Okay, wait. How supportive are women of each other to begin with? I think most women would describe their encounters with other women as more “Mean Girls” than “Sisterhood of the Traveling Pants,” which I cannot understand. Growing up and becoming a woman isn’t easy, either emotionally or physically. Having to do so in a society that increasingly and urgently stresses style over substance- but only for the “gentler sex”- well, it’s a wonder that any of us make it to 18. And that’s what’s so maddening, we’ve all been there. Women the world over have had to worry about menstruation, getting pregnant, hot flashes… and those are just physical. The pressure of being thin enough, smart enough, pretty enough, willing enough- just being enough has crossed more of our minds than not. A woman’s greatest advocate should be herself, and after that- other women. The absence of empathy among, well, all of us truly breaks my heart.
I guess, speaking as someone who is deep down really freaking lazy, the easiest way for women to support one another is to not further tear each other down. We can all be so eager to criticize or blame or shame someone else, with little thought about the effects our words or actions have and continue to have upon their recipient. I often forget compliments but I’ve yet to forget an insult. I’m convinced that in order to lessen the pains and double the joys of life and womanhood more specifically, we’ve got to talk to each other. We must share our victories and lament our defeats together. The commonality of our lives as women has shocked me and made me offer more support to my peers, not less. I can’t think of anything that would strengthen the bonds of sisterhood more than realizing you weren’t the only one to read “orgasm” instead of “organism” in 9th grade biology class after all.
What women inspire you?
Just recently I added someone new- Wendy Davis- to my long list of she-roes. Gov. Rick Perry once called Wendy Davis a “show horse.” You think he’d have done that if she weren’t a woman? I surely don’t. Wendy Davis is a woman to be lauded, from all women, regardless of political leanings. I know how idealistic that sounds, trust me. But Wendy Davis has overcome her share of adversity. She is self-made, well-educated and standing up (quite literally) for what she believes in. And that’s so powerful. I’m “You-Go-Girl’ing” right along.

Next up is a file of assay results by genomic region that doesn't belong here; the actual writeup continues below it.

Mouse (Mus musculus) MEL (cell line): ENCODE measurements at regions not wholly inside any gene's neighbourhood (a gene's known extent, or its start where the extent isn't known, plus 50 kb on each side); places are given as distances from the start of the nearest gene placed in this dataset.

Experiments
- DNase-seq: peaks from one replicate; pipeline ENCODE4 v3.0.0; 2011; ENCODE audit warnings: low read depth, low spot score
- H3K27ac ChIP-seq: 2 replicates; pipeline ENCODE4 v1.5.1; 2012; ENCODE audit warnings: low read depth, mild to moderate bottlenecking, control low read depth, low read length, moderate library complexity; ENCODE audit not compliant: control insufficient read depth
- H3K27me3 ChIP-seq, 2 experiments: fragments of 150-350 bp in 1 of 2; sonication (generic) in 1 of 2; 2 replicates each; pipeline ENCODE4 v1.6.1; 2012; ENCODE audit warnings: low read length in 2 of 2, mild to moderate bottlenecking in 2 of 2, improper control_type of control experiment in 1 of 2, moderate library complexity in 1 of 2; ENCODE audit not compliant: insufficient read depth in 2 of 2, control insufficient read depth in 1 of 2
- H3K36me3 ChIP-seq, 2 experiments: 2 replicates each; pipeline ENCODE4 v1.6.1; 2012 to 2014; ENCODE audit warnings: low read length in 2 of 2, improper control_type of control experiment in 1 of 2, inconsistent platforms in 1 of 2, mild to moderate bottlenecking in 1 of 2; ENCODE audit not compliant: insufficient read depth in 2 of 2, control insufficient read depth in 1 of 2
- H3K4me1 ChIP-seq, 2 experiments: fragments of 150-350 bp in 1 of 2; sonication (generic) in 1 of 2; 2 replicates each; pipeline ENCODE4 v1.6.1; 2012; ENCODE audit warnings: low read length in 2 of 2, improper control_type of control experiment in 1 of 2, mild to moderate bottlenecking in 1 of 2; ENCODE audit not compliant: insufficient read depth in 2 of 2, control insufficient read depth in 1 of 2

At the top of that list of she-roes, of course, is Joan (she’s my mom and I call her that because that’s her given name). We don’t necessarily agree on much politically, but it doest matter; she stands up for what she knows is right regardless of the consequence and has overcome things no one should have to.
My little sister, who I was sure wouldn’t grow up to be a contributing member of society (but only because she was born with a menacing and very tough older sister) is getting ready for medical school and works with women’s health organizations on top of a workload that has always been more than 12 hours a semester. She doesn’t give up when things don’t go her way but works harder.
I think, like everyone else, I’m inspired by people who have the strength to do what I can’t or won’t do. The point is that women are inspiring. Some will never consider themselves feminists, and I think that’s okay. Even the most vile people can teach us something, and in order to be as whole of a person as you’re meant to be, it’s our duty to learn it.
What changes would you like to see society make as far as equality is concerned?
Well, all of them. Feminism is constantly changing and evolving and will continue to do so until women and men are equal, on paper and in theory. So yes, women got the vote. But there’s so much else for us to get. I’ve heard “but, hey, women can work outside the home now!” which, in my opinion, is the perfect opportunity to bring up the $.23 less a woman earns per hour simply because of her sex.
Others argue that women run for president and hold high-ranking positions in their fields. And they’re right. But a woman hasn’t been president- yet. And women are CEOs for only 12% of Fortune 500 companies. I guess I’d like to see women get the same consideration that men do. I’d like to see women receiving acknowledgement (not to mention compensation) for excellence, rather than scorn. I’d like women to be held up and celebrated for whatever they choose to be: mothers, executives, mechanics, soldiers, comedians, poets, scientists, feminists.
And I’d really like to hear more cheers of, “You Go Girl!”
Follow Victoria on Twitter @theblowout.